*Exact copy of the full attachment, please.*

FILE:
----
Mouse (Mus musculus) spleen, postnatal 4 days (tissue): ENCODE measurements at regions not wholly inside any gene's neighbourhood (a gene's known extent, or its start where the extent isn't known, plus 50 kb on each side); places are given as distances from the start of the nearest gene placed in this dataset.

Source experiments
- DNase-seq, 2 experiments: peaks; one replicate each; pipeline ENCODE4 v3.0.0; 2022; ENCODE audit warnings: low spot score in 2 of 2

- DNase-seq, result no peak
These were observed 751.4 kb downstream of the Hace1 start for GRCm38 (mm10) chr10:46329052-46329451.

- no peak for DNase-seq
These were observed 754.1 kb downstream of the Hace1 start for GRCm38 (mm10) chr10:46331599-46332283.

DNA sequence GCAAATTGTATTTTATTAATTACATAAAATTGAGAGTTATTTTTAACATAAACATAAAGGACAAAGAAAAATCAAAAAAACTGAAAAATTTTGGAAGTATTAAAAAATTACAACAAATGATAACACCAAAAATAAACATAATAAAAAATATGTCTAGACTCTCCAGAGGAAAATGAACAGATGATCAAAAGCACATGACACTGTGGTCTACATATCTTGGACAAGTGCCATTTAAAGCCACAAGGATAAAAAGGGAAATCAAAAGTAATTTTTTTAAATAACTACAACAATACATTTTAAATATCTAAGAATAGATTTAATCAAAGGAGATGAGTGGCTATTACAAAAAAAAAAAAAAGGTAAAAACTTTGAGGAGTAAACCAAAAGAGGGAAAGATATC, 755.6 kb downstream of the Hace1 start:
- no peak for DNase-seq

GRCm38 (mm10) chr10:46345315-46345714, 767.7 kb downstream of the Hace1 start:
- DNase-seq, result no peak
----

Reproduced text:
Mouse (Mus musculus) spleen, postnatal 4 days (tissue): ENCODE measurements at regions not wholly inside any gene's neighbourhood (a gene's known extent, or its start where the extent isn't known, plus 50 kb on each side); places are given as distances from the start of the nearest gene placed in this dataset.

Source experiments
- DNase-seq, 2 experiments: peaks; one replicate each; pipeline ENCODE4 v3.0.0; 2022; ENCODE audit warnings: low spot score in 2 of 2

- DNase-seq, result no peak
These were observed 751.4 kb downstream of the Hace1 start for GRCm38 (mm10) chr10:46329052-46329451.

- no peak for DNase-seq
These were observed 754.1 kb downstream of the Hace1 start for GRCm38 (mm10) chr10:46331599-46332283.

DNA sequence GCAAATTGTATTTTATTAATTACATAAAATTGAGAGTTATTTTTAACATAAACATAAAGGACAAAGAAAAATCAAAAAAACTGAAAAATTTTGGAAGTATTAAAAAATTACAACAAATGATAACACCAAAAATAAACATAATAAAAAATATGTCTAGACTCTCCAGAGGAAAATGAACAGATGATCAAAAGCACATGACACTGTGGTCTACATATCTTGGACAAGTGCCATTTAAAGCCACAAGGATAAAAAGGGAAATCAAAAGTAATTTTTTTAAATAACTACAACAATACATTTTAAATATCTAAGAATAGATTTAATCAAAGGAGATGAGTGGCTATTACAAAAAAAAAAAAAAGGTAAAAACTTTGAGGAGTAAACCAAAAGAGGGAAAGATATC, 755.6 kb downstream of the Hace1 start:
- no peak for DNase-seq

GRCm38 (mm10) chr10:46345315-46345714, 767.7 kb downstream of the Hace1 start:
- DNase-seq, result no peak